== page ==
By: Katie Sobiech
“Every 1.2 minutes, someone is robbed. Every 3.2 seconds, a property crime happens. Every 36.6 seconds, someone is assaulted. Every 5.7 minutes, someone is raped. Every 30.9 minutes, someone is murdered. Every 14.4 seconds, a burglary occurs.”
Lately we’ve been talking a lot about offenders, jail and prison, but behind every offender is a trail of victims that often have to deal with the effects of what they’ve gone through, for a lifetime.
It’s important to take a look at both sides of the spectrum when dealing with this matter. What happens to those who’ve been impacted by crime or violence? Who is there for them?
The Victim Assistance Program (VAP) has this covered. They work with police departments and are stationed all across Summit County.
Approximately 17,000 people were helped last year through this program.
This non-profit’s dedicated individuals show up at the crime scene, following through with them to the court room, to comfort those dealing with trauma.
“If there has been a violent crime or trauma, nine times out of ten, one of us advocates have been there to assist whoever’s in need,” Missy Klein, Community Education Liaison at VAP, said. “There is always someone on call.”
“We will stay with the affected individual and see that they get through the whole process,” she continued.
They go from the crime scene, to the hospital, to home visits – whatever is needed.
“Statistics show that the quicker the response (to a traumatic event), the better off people are. It lessens the trauma that much more. So it just helps those individuals that are affected get much further along in the game,” Klein explained.
VAP sets victims up with support services and does all they can to help in the recovery process.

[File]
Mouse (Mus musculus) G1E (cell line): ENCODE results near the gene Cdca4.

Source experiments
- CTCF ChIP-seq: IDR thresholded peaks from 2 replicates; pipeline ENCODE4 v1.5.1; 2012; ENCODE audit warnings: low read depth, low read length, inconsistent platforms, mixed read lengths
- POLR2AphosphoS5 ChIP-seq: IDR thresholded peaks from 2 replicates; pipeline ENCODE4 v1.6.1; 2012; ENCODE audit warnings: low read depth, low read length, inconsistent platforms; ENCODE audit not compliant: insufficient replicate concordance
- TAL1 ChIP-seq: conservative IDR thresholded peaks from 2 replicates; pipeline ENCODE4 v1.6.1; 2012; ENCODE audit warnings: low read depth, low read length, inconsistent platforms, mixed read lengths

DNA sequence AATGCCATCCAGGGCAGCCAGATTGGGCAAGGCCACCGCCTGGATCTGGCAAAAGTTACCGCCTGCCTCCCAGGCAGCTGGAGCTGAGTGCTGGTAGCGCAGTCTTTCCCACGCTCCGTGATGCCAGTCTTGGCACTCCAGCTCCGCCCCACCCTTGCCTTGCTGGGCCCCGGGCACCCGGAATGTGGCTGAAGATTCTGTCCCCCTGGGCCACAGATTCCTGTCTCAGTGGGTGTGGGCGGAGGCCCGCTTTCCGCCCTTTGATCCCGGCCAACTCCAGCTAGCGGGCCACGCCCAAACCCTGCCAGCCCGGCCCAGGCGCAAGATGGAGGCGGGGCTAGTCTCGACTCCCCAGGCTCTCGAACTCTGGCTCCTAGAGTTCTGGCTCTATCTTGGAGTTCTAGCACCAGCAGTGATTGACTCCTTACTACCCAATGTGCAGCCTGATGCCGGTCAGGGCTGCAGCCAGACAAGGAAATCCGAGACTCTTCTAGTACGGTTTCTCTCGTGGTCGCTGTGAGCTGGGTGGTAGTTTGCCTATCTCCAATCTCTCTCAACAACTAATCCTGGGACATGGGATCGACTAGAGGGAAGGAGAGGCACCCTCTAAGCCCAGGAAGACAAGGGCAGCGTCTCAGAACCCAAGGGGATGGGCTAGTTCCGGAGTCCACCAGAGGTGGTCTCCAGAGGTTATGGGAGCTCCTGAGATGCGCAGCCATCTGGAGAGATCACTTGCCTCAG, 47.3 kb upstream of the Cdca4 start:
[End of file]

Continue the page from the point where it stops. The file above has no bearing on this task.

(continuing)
What’s Going on in the City
“Crime doesn’t sleep. It’s going on all day, every day, all night, every night. There’s always something going on and you’re going to have that, unless you’re in a very rural area,” Klein said.
Klein educates different groups in the community, including civic and business, on VAP. She is also a first responder in crisis situations.
VAP has a very close relationship and unique collaboration with police, prosecutors, and the courts – working closest with the Akron Police Department.
They offer all of their services free of charge, 365 days of the year, 24 hours a day.
The idea for VAP was sketched out in 1972, on a napkin, when four individuals met at a restaurant to discuss their concern about the overwhelming amount of victims in the community.
“We saw more and more people being released from jail and prison and crime was going up,” Dr. Robert Denton, Executive Director of VAP, said.
They noticed that services to care for individuals who had suffered from the effects of violent crime were non-existent.
Having many years of experience in social welfare and services, Denton and the others drew up a plan for this organization that focuses solely on the victims of crime.
VAP is now housed in many different locations, including the Akron Police Department, Akron Children’s Hospital, and the Detective’s Bureau.
“That’s where it all started, when Dr. Denton pitched this idea to the chief of police back in ’72. They gave us a tiny room (at the Police Department) and we’re still there,” Klein said.
VAP will celebrate 40 years of service next year.
Not for the Faint of Heart
An advocate, or representative, from VAP is one of the first on the scene of most crimes/trauma in Summit County Ohio, along with police. This includes car accidents, suicides, or anything else of that nature.